February 7, 2011

New Entrance for the Guest House

This reflection was written by Steve M last Friday after a day's work

"Today we had our first vehicles drive up our new road into the back of the Guest House compound. It is at about the stage that we would call a sub-grade if we were building a forest road at home. Not much gravel on it yet, it still is not smooth and there are still some cobbles and roots sticking up. However, after driving to the Children's Home today, we realized it is smoother and wider than many of the roads in this area. The staff here are happy to have the additional access and it will provide safer access in the event of future problems. The existing access would best be called an alley at home. It's just wide enough for a car to drive down. There are car bodies, rubble, scrap piles of steel, welding 'shops' and all kinds of things, not to mention its rough, bumpy and dead ends at the Guest House, with no other way out. The new access opens onto a main wide road. When Tom, the manager here told some of the team members we were going to turn the area into a road and they just couldn't see how. Now after less than one week, it looks more like a road than anything else. Well, OK, maybe it looks more like a really wide trail. Think of building a logging road at home through a grove of trees with no bull dozers, no excavators, not even horses, just 25 men and two women with 3 picks, 5 shovels, 6 machetes, one ax, one hundred feet cheap rope and one pulley."

Genie's reflection from Sunday

On our way to Furcy to visit the site of a medical clinic in the mountains behind Petion-ville today. No one could find words for the blog yesterday after our tour of downtown Port of Prince. There are neither words nor pictures that can capture the devestation. It must have felt like the end of the world. Still, on the streets in front of the collapsed buildings, and the endless tent camps, life goes on. Vendors lay out produce, trinkets, and tools for sale. The streets are clear of debris now and a long line of Honey buckets borders the tents. Colorful taptaps zigzag through the busy streets. We see progress, painful and slow but there is progress here.

I am searching for words to descibe the smell of Haiti because this is what the pictures cannot convey. Imagine concrete dust and garbage, fresh baked bread and gas fumes, bougainvilla, spice cake and coffee, concrete dust and urine........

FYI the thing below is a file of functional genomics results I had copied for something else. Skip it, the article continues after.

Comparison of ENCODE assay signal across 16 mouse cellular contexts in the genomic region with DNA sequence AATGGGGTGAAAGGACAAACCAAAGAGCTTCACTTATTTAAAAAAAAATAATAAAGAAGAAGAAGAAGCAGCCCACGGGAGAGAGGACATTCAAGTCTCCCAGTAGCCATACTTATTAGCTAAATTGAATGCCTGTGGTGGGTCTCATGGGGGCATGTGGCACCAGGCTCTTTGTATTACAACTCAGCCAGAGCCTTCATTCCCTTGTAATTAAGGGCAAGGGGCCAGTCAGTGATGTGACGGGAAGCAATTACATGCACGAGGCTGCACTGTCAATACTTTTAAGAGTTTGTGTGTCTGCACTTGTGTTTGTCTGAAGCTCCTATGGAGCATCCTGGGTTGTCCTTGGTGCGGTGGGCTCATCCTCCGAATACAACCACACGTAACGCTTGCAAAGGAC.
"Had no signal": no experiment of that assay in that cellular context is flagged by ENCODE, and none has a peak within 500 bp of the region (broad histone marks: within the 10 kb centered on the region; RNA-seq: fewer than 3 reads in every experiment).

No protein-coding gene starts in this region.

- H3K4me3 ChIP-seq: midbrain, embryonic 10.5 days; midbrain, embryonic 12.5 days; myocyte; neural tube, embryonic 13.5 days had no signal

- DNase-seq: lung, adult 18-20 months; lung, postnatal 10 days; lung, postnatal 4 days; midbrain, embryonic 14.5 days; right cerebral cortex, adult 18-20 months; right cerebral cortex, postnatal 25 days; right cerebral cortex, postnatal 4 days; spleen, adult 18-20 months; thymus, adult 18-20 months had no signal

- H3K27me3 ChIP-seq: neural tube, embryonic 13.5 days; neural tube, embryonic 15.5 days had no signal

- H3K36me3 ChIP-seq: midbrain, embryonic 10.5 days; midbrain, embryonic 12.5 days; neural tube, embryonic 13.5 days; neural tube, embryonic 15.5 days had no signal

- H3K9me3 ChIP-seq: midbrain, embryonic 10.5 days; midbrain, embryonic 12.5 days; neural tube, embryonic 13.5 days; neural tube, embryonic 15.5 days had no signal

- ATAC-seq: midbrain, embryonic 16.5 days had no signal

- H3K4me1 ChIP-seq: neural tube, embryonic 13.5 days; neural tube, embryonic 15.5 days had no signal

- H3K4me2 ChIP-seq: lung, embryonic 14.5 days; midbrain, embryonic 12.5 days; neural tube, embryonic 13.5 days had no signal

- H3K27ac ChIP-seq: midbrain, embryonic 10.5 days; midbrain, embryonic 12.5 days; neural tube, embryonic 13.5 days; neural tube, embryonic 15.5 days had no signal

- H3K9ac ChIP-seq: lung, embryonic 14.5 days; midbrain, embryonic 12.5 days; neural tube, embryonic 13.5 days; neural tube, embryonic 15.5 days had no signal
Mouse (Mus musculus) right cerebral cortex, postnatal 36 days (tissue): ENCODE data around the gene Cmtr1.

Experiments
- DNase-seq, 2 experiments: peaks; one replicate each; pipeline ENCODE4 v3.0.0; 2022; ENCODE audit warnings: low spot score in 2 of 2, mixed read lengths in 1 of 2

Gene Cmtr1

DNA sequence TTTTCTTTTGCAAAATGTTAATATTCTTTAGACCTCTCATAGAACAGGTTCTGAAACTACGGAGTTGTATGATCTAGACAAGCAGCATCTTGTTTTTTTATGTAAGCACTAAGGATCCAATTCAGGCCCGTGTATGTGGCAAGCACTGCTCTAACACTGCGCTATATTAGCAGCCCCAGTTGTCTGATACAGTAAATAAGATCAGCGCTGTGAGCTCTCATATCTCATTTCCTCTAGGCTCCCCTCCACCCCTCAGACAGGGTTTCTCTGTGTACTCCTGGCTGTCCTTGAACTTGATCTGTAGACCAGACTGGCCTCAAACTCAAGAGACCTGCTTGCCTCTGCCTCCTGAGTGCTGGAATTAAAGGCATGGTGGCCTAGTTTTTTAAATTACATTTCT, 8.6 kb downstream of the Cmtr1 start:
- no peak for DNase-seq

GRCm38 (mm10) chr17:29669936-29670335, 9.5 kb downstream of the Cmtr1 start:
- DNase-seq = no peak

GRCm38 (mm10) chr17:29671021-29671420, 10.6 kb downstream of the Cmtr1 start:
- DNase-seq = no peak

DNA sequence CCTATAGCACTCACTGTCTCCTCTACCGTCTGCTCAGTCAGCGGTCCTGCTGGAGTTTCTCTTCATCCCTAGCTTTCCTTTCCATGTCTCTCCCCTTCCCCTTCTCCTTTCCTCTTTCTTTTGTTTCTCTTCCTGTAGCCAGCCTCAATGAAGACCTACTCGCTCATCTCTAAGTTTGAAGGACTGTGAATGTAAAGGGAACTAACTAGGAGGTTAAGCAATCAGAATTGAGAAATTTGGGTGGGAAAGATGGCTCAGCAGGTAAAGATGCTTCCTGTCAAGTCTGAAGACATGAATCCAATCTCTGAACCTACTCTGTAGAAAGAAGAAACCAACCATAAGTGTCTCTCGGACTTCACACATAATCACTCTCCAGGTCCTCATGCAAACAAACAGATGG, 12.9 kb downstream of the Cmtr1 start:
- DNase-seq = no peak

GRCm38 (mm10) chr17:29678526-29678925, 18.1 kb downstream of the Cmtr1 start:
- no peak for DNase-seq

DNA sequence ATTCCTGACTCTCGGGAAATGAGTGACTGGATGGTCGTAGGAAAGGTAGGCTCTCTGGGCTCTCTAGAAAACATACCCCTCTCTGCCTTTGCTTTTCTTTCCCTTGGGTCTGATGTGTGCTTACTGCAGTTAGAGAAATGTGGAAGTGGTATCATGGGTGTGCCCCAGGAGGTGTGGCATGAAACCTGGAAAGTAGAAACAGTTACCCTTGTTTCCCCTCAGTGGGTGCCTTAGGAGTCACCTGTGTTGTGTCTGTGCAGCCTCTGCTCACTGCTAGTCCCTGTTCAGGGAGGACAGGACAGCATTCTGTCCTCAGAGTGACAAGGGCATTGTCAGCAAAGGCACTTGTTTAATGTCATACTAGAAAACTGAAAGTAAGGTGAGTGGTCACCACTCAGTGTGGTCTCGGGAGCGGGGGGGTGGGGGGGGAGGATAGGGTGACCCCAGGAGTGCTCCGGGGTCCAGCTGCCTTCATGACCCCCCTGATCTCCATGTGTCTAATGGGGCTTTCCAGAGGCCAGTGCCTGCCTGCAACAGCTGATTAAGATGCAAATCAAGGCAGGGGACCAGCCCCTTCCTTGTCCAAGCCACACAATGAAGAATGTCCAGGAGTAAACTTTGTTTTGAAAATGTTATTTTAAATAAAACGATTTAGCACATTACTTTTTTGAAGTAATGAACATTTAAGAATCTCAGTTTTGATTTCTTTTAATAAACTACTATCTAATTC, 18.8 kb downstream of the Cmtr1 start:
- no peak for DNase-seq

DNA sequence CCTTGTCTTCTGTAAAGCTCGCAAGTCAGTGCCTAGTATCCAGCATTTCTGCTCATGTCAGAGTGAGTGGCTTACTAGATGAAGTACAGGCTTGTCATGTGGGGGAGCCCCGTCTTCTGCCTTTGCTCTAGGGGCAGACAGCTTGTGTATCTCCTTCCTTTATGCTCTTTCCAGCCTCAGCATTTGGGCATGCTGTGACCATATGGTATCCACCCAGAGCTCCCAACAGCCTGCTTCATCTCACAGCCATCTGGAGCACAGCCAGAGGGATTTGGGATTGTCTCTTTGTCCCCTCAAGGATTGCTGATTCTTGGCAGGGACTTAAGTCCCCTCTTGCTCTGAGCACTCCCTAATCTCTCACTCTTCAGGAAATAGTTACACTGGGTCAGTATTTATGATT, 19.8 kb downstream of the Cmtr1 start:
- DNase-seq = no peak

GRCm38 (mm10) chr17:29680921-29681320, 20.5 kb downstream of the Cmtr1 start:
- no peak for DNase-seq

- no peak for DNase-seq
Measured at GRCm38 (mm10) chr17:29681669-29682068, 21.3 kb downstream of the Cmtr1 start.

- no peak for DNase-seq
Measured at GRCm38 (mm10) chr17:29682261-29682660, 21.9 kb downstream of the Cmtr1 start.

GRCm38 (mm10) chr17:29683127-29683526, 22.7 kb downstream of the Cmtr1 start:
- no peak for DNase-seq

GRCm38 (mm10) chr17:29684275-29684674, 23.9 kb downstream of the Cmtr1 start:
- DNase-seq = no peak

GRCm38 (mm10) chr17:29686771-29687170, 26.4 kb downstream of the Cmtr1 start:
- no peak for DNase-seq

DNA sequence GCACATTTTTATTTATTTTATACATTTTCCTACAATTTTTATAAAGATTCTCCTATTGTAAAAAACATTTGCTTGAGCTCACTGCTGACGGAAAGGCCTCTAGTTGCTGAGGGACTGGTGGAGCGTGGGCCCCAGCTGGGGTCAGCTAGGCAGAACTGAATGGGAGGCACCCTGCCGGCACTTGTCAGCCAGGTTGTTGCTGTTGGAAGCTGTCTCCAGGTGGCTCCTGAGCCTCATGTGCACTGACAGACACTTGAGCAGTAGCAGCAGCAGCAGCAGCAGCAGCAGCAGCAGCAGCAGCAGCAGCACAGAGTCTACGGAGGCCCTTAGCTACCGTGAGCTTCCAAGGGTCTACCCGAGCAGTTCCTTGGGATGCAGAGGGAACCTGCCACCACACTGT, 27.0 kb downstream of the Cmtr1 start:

And the pictures are silent.

But here in Petion-ville and Port o Prince, it is never silent. I sleep on the balcony to avoid bothering my team mates with my restlessness but I swear the guard dogs hear every wiggle and begin a ferocious barking to scare me still. It's not really me, of course, it's the endless traffic, horn honking and circling bats. Then, as the roosters begin crowing, the dogs whine pitifully as they are put away for the day and the happy chatter begins. Haitian creole, French, English, all mixed in an endless conversation. At six, street noise picks up - and music! There are always musicians - joyful amidst the horns and traffic.

For Mrs. Rueger's Kindergarten class (and my sweet little boy who I miss terribly)

Hello kindies.  I just wanted to send you a little message about a place we went to in Haiti.  One of our translators lives in Duplan and went to this school that is in the picture below.  A translator is someone who is able to change one language into another.  For instance, if someone spoke to you in French he could tell you in English what they said.  His name is Lemaire, and he speaks Haitian Creole, French, English and Spanish.
Mrs. Rueger meets you at the flagpole before school, but these students sit on the benches outside their classrooms.
This is the kindergarten room.  The sign says welcome to the butterfly classroom (loosely translated).  Papillons=Butterfly in french.  I learned that because our translator says i am like a papillon that will never land...always moving around.  In Haiti the kids speak Creole and French.

In their classroom they have a board just like Mrs. Rueger's with the names of all the students.
They also have a list of class rules that includes listening when someone is speaking.  Pretty basic.  Just like Mrs. Rueger expects of you guys.
This is a poster they have that helps the students learn their colors.
And a table of vowels.  a e i o u.

I just wanted you to know that even though you are miles away from Haiti, you really have so many similarities to the kids here.  And even though some learn their lessons in French and some in English...we all have to learn the same lessons no matter where we live. 

February 5, 2011

haiti day five - hearts